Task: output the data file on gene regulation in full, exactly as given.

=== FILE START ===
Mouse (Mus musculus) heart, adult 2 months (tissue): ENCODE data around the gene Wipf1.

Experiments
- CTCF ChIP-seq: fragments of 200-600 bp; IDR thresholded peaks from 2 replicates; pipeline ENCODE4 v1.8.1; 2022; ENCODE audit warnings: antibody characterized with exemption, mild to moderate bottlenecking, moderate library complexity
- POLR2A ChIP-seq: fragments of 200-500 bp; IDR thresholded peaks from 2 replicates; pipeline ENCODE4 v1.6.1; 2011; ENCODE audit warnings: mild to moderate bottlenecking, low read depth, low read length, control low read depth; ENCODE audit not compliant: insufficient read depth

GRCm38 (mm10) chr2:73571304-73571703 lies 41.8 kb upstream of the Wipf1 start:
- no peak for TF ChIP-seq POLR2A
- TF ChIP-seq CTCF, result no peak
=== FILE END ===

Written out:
Mouse (Mus musculus) heart, adult 2 months (tissue): ENCODE data around the gene Wipf1.

Experiments
- CTCF ChIP-seq: fragments of 200-600 bp; IDR thresholded peaks from 2 replicates; pipeline ENCODE4 v1.8.1; 2022; ENCODE audit warnings: antibody characterized with exemption, mild to moderate bottlenecking, moderate library complexity
- POLR2A ChIP-seq: fragments of 200-500 bp; IDR thresholded peaks from 2 replicates; pipeline ENCODE4 v1.6.1; 2011; ENCODE audit warnings: mild to moderate bottlenecking, low read depth, low read length, control low read depth; ENCODE audit not compliant: insufficient read depth

GRCm38 (mm10) chr2:73571304-73571703 lies 41.8 kb upstream of the Wipf1 start:
- no peak for TF ChIP-seq POLR2A
- TF ChIP-seq CTCF, result no peak